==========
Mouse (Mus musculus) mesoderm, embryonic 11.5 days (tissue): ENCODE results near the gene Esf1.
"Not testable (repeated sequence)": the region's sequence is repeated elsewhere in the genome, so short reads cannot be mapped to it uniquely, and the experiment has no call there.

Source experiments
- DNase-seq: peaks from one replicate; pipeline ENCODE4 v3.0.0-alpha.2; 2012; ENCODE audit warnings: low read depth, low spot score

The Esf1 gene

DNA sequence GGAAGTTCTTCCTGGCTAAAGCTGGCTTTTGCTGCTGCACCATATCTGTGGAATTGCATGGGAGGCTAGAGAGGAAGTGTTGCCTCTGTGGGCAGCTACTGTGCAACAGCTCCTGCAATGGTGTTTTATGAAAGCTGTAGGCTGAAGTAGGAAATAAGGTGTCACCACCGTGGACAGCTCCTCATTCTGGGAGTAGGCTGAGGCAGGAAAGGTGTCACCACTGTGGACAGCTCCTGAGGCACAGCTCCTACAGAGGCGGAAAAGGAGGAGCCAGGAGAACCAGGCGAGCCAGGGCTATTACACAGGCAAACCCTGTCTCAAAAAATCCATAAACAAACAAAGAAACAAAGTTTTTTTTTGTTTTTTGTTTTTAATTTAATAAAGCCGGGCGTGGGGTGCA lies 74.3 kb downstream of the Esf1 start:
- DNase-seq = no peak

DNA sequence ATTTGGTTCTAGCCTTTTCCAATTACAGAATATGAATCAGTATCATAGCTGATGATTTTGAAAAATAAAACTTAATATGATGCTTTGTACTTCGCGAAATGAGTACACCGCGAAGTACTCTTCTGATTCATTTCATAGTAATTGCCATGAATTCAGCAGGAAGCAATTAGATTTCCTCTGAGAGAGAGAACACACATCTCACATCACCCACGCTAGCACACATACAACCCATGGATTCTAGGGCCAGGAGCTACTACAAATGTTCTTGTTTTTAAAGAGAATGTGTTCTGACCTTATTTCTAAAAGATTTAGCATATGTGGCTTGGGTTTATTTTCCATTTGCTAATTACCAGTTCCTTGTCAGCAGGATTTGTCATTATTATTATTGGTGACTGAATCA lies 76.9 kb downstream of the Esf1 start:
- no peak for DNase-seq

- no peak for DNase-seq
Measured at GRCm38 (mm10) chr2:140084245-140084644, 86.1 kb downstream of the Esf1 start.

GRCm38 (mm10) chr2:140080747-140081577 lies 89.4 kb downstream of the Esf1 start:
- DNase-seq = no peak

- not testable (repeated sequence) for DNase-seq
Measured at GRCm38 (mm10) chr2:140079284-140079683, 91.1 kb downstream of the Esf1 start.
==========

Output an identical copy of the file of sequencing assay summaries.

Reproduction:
Mouse (Mus musculus) mesoderm, embryonic 11.5 days (tissue): ENCODE results near the gene Esf1.
"Not testable (repeated sequence)": the region's sequence is repeated elsewhere in the genome, so short reads cannot be mapped to it uniquely, and the experiment has no call there.

Source experiments
- DNase-seq: peaks from one replicate; pipeline ENCODE4 v3.0.0-alpha.2; 2012; ENCODE audit warnings: low read depth, low spot score

The Esf1 gene

DNA sequence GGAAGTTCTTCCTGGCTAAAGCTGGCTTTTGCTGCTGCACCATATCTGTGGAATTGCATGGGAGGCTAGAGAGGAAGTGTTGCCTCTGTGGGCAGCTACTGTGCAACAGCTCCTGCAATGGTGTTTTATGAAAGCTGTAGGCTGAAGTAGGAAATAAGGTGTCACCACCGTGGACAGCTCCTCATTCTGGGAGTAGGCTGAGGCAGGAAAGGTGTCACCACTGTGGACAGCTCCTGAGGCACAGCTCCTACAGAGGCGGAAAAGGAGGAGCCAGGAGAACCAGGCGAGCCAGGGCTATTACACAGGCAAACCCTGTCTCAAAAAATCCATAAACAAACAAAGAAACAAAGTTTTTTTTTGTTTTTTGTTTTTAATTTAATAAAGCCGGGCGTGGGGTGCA lies 74.3 kb downstream of the Esf1 start:
- DNase-seq = no peak

DNA sequence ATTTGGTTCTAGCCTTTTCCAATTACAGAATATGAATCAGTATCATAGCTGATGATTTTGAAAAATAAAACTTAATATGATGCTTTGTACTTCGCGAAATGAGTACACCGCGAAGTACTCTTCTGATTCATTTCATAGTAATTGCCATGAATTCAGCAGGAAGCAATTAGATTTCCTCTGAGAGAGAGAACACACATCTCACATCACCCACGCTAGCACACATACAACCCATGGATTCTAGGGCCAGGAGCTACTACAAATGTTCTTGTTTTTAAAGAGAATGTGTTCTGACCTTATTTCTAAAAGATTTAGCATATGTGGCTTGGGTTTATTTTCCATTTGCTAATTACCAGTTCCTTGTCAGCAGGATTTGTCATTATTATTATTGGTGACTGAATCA lies 76.9 kb downstream of the Esf1 start:
- no peak for DNase-seq

- no peak for DNase-seq
Measured at GRCm38 (mm10) chr2:140084245-140084644, 86.1 kb downstream of the Esf1 start.

GRCm38 (mm10) chr2:140080747-140081577 lies 89.4 kb downstream of the Esf1 start:
- DNase-seq = no peak

- not testable (repeated sequence) for DNase-seq
Measured at GRCm38 (mm10) chr2:140079284-140079683, 91.1 kb downstream of the Esf1 start.